and Bill Ackman have helped make investors seriousmoney in
the railroad industry over the past couple of years. If you
missed these opportunities while trying to navigate the financial
crisis, never fear: There's still time to get in on the next
great railroadinvestment .
Back in 2010, Buffett tookmarket leader BNSF private at a
roughly 30% premium. Ackman went into activist mode at Canadian
Pacific Railway in 2011 after Canada's No. 2 rail company had
grossly underperformed top peer Canadian National for a number of
years. For the three years prior to Ackman's Canadian Pacific
stake, thestock was down 5%, while Canadian National was up
Since Ackman got involved during mid-2011, Canadian Pacific
has outperformed Canadian National four times. There's definitely
still money to be made in railways.
A similar opportunity is forming at
Norfolk Southern (
. The company has been essentially flat over the past five years
and is in dire need of some activist-style
Norfolk's stock is up a mere 3% over the past five years.
Compare this with top rival CSX, up 20%;
Union Pacific (
Kansas City Southern (
, each up 100%; and
Canadian National Railway (
, up 85%. Even the S&P 500index has grossly outperformed
Norfolk, returning 25%.
Ackman's key thesis at Canadian Pacific was that
managementissues were to blame for the company's
underperformance. He was instrumental in oustingCEO Fred Green
and getting former Canadian National CEO Hunter Harrison
appointed to the topseat .
A big positive for Norfolk of late has been its own management
shakeup. In June, James Squires took over as president,
essentially separating the CEO and president roles. Current CEO
Charles Moormanwill now focus solely on operations, while Squires
will take over managing strategy and planning. Well-managed
railroads are afforded higher valuations, and this is a first
step toward a higher valuation for Norfolk.
One hot-button topic is pollution, which Norfolk is looking to
tackle. Earlier thisyear , Norfolk laid out its initiatives,
which includes fuel efficient engines, and turning to battery-
and biofuel-powered engines. Its long-term goal includes lowering
its greenhouse emissions by 10% per mile before 2014.
While the more efficient engines will no doubt help with
emissions, there are company-specific benefits that are not to be
ignored. As these engines come into play, the company should
start seeing material improvement in loweroperating expenses
What makes Norfolk interesting is that with some slight
improvements in the company, shareholders could easily be
rewarded with shareappreciation , and not just the
industry-leading 2.7%dividend yield it pays.
Last quarter, Norfolk'soperating ratio (operating expenses
divided bynet revenue ) came in at 70.2%, compared with CSX's
68.6%. That might not seem like much, but it can be the
difference of several million dollars over the course of a year.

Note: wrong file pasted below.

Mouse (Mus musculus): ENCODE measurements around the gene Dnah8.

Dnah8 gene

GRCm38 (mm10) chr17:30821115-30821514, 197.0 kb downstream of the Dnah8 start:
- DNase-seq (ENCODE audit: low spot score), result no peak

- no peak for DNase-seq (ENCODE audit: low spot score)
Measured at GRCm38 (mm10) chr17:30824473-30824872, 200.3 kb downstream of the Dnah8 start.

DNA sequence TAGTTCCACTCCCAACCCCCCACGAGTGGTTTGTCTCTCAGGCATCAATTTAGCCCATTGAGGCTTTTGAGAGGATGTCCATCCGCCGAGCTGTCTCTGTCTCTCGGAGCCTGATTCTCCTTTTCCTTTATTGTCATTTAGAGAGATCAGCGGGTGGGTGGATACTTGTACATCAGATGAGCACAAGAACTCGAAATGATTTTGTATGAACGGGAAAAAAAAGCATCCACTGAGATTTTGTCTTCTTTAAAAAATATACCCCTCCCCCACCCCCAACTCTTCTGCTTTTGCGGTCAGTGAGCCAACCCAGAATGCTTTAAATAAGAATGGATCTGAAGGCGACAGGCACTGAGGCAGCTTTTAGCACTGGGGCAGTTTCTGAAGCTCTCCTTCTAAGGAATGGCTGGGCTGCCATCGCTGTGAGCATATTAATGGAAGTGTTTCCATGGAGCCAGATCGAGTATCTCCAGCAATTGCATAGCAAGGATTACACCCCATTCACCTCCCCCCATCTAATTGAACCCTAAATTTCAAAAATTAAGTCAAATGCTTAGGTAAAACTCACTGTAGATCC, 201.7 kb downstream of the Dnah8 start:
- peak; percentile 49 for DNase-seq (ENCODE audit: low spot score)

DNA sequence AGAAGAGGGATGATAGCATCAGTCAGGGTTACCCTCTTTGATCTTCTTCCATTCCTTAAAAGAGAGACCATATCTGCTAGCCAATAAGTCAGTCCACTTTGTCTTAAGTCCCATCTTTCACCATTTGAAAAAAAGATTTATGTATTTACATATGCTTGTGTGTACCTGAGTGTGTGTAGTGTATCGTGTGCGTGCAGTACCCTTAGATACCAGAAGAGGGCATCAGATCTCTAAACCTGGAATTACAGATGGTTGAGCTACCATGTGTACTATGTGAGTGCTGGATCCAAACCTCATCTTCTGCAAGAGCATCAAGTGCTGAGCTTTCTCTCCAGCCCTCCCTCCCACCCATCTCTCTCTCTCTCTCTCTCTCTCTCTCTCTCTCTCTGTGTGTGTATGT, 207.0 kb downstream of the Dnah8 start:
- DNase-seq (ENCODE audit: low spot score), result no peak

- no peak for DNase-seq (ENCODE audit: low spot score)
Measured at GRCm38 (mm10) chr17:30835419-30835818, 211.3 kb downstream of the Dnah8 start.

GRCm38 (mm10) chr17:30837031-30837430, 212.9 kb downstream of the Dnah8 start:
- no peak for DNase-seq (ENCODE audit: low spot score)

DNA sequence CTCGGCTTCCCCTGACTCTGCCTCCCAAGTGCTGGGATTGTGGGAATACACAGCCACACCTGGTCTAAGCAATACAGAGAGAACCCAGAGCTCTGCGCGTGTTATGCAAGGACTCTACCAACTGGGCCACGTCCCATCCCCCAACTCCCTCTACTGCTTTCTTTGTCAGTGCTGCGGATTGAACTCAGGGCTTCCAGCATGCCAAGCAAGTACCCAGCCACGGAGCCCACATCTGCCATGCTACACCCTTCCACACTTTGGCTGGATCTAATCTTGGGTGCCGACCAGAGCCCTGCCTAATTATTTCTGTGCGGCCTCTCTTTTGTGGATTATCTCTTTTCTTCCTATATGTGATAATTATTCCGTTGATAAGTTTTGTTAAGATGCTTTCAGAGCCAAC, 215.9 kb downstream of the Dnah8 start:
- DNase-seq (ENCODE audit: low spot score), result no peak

Norfolk and CSX have similar balance sheets, but CSX has a return
onequity of 20%, while Norfolk is at 17%. Norfolk's move toward
more efficient engines and operations is a first step for
lowering its operating ratio and boosting returns on equity.
One of Norfolk's biggest initiatives for boosting itstop line
is to promote the move from trucks to trains, hence the gaining
strength of its intermodal segment. The coming online of its
Crescent Corridor, an intermodal corridor connecting Louisiana
and New Jersey, should only further help drive the trading in of
trucks for trains. Helping exacerbate the growth in intermodal
should be the double-stacking that Norfolk is implementing. The
majority of its intermodal shipments are now double-stacked,
which allows Norfolk to move more cargo with fewer trips, leading
to higherrevenue per mile.
As natural gas prices tanked over the past few years, the
trading in of coal for natural gas by the major power companies
squeezed a number of major railroad operators, where coal
transports have historically been a major part ofrevenues .
Norfolk is mitigating this transition nicely, as revenues from
intermodal should come close to passing coal this year as its top
revenue generator. Intermodal volumes were up 8% in the past
quarter, compared with coal being down 4%.
One of the real beauties of Norfolk is that thedownside here
is limited. The North American railroad system has one of the
best-known legal economic moats in the world, as the railroad
industry has infrastructure that just cannot be replicated. The
amount of money that it would take to replicate such a network is
unimaginable, not to mention the inability to access the land,
where railroads hold age-old rights of way.
Risks to Consider:
Norfolk could fail to maintain its managerial and operational
improvements and revert to being a subpar railroad operator.
Railroads are also inherently tied to theeconomy , so any
unexpected pullback in the recovery could be a big negative.
Action to take -->
Investors can buy Norfolk now for roughly 70 cents per dollar of
assets, which is well below any of the other major railroads.
With the inherent moat that the railroad industry provides,
there's not much room on the downside. With operational
improvements, Norfolk should trade in line with the leading U.S.
railroad operator, Union Pacific, at 17.5 timesearnings . That
price-to-earningsmultiple onanalysts ' 2014 earnings per share
estimates for Norfolk wouldyield a $110price target .
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